Browse POLICY Project (1995-2006) Materials
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Internal stigma is the product of the internalization of shame, blame, hopelessness, guilt, and fear of discrimination associated with being HIV-positive. It can affect caregivers and family members, who also may internalize feelings of shame, guilt, or fear. Internal stigma can have a profound effect on HIV prevention, treatment, and care. This document explores the difference between internal and external stigma, the contributing factors, and potential ways of addressing stigma, including indicators and steps to empowerment.
The POLICY Project, funded by the US Agency for International Development (USAID), led a major effort to improve the policy environment for family planning/reproductive health (FP/RH), HIV, and maternal health in developing countries. Implemented in two phases (1995–2000 and 2000–2006), the project combined several USAID technical assistance areas—namely awareness raising, policy dialogue, and policy formulation—into a single program. POLICY’s mandate was to improve policies for an expanded range of reproductive health issues, including HIV and maternal health and to strengthen these policies by promoting multisectoral involvement in policy development processes. Together, POLICY I and II garnered $230 million in USAID core and field support, with the majority of funding received from USAID Missions. POLICY II, for example, established dozens of country offices and worked with four USAID regional programs. Overall, the project achieved nearly 1,100 strategic objective- and intermediate-level results in response to the project’s results-based framework. What this means is that, under POLICY II alone, the project: • Fostered the adoption of more than 140 policies and plans to guide FP/RH, HIV, and maternal health services; • Helped to form or build the capacity of more than 100 civil society networks, including reproductive health advocacy networks and networks of people living with HIV; • Brought groups such as faith-based organizations and businesses into the health policymaking process; • Awarded more than 250 small grants to support grassroots policy dialogue and advocacy efforts; • Conducted groundbreaking policy analyses to raise awareness of issues such as contraceptive security, resource needs, women’s inheritance rights, and HIV-related stigma; and • Assisted countries and partners allocate, mobilize, and/or leverage more than $200 million in additional funding for FP/RH, HIV, and maternal health. These results directly contributed not only to the project’s objective of creating an enabling policy environment, and helped meet the strategic goals of USAID’s Bureau for Global Health, USAID Missions, the President’s Emergency Plan for AIDS Relief, and host-country governments and partners. For the POLICY Project, how it achieved its objective was as important as what it accomplished. The project’s innovative model for implementing the work was both a facilitator and indicator of its overall success. Recognizing that sustainable policy processes must inevitably come from within a country, POLICY set out to establish a project model that put its principles—country focus, multisectoral engagement, capacity development, decentralization—into practice. POLICY transferred authority to local country directors and staff and equipped them with the necessary training, technical assistance from U.S.-based staff, and operational systems to effectively carry out their work. The project employed more than 600 field staff and worked closely with hundreds of local consultants and partners, thereby fostering “policy communities” in each country that will sustain policy work long after the project ends.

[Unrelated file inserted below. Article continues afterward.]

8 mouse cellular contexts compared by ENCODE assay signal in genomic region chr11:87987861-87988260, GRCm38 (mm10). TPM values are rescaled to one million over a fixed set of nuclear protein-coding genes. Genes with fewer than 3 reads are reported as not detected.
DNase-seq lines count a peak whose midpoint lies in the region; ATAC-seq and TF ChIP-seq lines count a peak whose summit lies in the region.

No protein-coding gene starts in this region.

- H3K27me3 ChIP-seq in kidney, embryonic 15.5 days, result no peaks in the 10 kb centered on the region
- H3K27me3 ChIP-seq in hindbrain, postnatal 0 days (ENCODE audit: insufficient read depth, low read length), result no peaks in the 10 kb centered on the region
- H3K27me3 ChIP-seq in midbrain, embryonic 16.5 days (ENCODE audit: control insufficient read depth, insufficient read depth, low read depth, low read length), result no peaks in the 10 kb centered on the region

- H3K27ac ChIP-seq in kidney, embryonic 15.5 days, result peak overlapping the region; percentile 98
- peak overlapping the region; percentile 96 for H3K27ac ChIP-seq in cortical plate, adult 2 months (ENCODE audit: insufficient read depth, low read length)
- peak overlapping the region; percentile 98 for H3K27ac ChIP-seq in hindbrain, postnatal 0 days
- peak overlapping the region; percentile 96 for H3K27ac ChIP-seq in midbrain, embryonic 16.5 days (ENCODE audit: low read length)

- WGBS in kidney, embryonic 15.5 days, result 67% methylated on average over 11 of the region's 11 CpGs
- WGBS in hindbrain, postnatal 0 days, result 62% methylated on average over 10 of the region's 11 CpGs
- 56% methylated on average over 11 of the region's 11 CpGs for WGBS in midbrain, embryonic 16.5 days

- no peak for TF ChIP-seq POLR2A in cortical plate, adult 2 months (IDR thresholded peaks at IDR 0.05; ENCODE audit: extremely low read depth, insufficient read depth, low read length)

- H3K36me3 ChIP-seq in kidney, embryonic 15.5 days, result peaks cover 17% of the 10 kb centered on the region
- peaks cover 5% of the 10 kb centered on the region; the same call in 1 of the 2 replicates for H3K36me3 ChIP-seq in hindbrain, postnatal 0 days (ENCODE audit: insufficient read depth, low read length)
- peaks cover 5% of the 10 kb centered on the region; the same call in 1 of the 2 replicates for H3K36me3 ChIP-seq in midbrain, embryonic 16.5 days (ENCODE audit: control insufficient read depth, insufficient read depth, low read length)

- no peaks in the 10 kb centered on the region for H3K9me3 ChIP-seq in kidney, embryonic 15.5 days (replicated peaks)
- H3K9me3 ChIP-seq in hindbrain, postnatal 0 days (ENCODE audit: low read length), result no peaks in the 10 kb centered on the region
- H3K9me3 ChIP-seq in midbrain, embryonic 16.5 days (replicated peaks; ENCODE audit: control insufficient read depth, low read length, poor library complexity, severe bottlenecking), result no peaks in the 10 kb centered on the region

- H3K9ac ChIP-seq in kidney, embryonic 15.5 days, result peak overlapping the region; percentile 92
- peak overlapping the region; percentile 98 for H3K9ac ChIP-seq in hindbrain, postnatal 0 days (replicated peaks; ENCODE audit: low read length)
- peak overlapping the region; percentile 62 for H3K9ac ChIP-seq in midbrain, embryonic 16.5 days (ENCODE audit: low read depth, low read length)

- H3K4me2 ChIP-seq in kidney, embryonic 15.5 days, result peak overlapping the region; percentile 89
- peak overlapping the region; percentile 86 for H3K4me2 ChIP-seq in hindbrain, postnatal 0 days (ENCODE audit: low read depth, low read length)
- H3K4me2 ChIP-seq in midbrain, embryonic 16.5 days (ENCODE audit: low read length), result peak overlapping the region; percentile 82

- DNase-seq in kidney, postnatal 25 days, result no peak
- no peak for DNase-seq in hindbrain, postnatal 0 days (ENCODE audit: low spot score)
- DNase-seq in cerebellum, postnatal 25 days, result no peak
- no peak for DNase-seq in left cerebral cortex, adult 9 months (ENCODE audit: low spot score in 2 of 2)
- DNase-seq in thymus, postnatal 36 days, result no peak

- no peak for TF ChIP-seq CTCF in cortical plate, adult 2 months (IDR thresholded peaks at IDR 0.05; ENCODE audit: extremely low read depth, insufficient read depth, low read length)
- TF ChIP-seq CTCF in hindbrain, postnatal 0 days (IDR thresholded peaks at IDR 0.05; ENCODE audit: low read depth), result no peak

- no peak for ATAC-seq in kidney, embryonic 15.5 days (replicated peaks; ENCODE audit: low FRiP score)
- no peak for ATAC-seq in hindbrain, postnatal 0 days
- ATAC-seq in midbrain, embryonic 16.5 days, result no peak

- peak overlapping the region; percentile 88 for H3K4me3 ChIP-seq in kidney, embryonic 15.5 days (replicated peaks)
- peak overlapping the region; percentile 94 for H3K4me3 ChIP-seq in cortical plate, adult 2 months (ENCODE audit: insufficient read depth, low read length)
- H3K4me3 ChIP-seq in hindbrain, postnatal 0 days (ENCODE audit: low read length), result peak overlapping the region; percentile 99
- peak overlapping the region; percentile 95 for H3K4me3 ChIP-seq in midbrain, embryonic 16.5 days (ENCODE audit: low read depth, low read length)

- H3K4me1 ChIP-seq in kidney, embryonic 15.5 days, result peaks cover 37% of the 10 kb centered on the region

POLICY Project Final Report_FINAL.pdf